I’m excited to invite you to a one-hour experiential class I’ll be teaching next week:
February 9, 11:00AM PST. (You’ll have access to the replay for 48 hours, so no worries if you can’t make it live.)
We’ll play with gentle flowing movements, connect our awareness, intention, and breath to release tension and support each organ system.
• The fundamentals of qi gong as a self-healing and embodied mediation practice
• How to use your breath to release stress and cultivate energy
• Simple self-massage techniques
• Basic energy anatomy from Chinese Medicine
I’ll guide you through a simple qi gong routine that’s a moving meditation and gentle exercise all in one. Plus you’ll have a chance to ask questions.
It’s a chance to reconnect to yourself, to soothe your nervous system, and to build your energetic capacity.
The investment is just $15.
If you’ve ever wanted to study with me, this is a great opportunity, as I very rarely teach live these days.
I think you deserve an hour for yourself next week, don’t you? Hope to see you next week!
Good news if you’re among the millions who suffer from anxiety: acupuncture can help. A 2021 systematic review and meta-analysis of 20 randomized controlled trials showed that acupuncture can significantly decrease anxiety — no surprise, since it’s profoundly relaxing for the central nervous system. If you know someone who’s struggling, please encourage them to seek help.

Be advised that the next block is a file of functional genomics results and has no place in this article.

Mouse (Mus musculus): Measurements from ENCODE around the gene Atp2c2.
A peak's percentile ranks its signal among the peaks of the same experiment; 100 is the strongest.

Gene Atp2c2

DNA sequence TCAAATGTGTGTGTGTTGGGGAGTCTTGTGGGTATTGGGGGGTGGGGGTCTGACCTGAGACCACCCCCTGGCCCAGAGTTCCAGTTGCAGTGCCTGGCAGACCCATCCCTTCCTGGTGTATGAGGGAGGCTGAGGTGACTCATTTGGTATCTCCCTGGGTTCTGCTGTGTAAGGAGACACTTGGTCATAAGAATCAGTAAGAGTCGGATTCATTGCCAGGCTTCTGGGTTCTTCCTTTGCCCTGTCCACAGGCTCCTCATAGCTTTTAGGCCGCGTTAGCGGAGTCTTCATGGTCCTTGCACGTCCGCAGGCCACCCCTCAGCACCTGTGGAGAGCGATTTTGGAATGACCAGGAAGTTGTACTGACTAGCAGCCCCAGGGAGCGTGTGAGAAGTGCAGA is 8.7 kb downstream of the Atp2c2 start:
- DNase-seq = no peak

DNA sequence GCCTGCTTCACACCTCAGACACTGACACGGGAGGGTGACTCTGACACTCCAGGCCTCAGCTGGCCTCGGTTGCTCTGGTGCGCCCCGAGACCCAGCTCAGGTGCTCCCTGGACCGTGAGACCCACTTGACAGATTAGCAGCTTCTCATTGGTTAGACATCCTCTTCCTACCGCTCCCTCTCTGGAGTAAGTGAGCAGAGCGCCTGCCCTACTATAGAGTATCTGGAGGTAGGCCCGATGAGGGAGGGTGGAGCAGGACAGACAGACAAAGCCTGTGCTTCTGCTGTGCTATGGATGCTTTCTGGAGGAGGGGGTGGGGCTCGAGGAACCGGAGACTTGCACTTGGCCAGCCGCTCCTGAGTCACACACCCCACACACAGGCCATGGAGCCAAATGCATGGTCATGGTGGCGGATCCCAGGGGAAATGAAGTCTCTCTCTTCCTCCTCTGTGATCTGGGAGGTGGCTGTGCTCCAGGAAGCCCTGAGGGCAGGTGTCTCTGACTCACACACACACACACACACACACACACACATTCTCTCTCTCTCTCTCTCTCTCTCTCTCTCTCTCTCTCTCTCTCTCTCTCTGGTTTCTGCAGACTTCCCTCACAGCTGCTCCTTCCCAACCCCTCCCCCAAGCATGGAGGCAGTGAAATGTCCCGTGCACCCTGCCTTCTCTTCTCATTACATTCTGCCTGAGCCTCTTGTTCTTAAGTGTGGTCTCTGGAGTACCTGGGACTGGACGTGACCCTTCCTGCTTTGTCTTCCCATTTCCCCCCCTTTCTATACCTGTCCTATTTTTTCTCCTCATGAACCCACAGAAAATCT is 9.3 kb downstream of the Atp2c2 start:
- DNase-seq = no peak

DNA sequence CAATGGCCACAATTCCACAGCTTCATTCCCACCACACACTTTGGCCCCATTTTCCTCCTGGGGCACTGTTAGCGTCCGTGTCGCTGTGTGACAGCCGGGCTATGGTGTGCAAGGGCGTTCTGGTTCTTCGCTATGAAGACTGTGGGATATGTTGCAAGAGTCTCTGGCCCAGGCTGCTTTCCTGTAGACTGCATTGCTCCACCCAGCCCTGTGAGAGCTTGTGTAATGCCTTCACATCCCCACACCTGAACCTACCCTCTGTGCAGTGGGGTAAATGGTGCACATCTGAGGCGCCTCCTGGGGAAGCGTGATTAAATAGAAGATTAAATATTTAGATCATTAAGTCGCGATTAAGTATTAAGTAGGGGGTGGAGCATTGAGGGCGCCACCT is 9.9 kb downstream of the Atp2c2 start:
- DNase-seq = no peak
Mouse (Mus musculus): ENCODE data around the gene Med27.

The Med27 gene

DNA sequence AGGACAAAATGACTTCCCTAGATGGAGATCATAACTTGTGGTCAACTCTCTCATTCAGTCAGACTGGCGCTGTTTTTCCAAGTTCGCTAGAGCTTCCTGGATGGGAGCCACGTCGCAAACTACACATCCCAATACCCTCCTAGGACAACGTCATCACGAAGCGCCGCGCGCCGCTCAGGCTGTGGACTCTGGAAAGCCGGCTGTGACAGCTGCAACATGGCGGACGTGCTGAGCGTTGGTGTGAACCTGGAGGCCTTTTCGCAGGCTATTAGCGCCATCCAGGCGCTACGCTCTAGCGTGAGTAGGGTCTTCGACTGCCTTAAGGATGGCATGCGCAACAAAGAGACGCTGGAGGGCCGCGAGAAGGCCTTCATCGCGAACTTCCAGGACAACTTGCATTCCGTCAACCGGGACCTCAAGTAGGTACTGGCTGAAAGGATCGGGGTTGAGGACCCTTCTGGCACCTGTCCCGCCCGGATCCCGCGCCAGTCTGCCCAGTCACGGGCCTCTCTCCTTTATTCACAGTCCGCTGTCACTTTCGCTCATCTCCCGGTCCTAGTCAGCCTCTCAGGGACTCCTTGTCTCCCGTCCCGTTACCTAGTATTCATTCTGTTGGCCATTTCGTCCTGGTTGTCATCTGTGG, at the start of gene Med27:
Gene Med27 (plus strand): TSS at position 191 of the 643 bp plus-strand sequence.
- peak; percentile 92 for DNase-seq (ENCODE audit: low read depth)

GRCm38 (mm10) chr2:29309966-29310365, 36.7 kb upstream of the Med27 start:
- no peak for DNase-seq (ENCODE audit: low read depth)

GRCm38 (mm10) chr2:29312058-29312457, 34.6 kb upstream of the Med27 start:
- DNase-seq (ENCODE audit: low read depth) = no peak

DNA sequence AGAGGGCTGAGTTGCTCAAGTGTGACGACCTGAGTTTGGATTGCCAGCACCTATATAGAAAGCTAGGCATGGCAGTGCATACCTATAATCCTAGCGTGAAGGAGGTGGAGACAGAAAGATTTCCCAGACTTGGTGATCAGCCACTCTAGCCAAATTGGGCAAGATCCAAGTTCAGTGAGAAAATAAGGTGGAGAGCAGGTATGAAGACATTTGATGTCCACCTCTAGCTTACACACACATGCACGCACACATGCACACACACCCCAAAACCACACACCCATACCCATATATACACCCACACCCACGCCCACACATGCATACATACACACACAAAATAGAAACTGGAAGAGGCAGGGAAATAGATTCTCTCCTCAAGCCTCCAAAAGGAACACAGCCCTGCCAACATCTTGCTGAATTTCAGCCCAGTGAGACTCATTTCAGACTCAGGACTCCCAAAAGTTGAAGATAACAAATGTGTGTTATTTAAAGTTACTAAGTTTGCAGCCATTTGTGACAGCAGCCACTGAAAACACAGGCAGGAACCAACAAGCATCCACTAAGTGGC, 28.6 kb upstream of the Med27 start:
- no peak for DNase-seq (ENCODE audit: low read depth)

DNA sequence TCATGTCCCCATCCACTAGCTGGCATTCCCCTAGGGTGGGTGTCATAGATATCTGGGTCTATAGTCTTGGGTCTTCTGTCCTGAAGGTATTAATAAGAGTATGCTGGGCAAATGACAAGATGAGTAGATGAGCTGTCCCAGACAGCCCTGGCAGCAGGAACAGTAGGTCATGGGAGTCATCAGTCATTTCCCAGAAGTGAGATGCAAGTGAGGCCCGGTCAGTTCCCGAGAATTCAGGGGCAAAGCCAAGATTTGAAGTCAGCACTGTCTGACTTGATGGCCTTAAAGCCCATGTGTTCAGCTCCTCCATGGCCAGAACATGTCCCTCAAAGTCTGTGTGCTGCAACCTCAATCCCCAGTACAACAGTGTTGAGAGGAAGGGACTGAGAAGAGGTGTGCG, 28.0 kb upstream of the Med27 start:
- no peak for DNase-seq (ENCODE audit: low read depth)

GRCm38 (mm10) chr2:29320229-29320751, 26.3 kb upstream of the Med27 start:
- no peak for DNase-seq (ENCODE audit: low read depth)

Almost everyone I work with gets a breathing exercise (or several) because breathing is the fastest way to affect the nervous system. When someone is panicking and hyperventilating, the old breathing-into-a-paper-bag trick helps because the person is re-breathing the carbon dioxide-rich air that they’ve just exhaled.
Try this: inhale, and then breathe out all your air and hold your breath on empty. You’ll likely start to feel a little anxious, because the body knows it needs oxygen to breathe. But if we can get used to having higher levels of carbon dioxide circulating in our bodies, it’s easier to stay calm.
To increase your carbon dioxide tolerance –and thus your capacity for calm– try this practice: Inhale through the nose, filling up your low belly and chest. Breathe all the way out through your nose and hold empty as long as you can, up to 30 seconds. Repeat 8 times, once or twice a day.
Grab my free ebook: 5 Biohacks to Reduce Stress.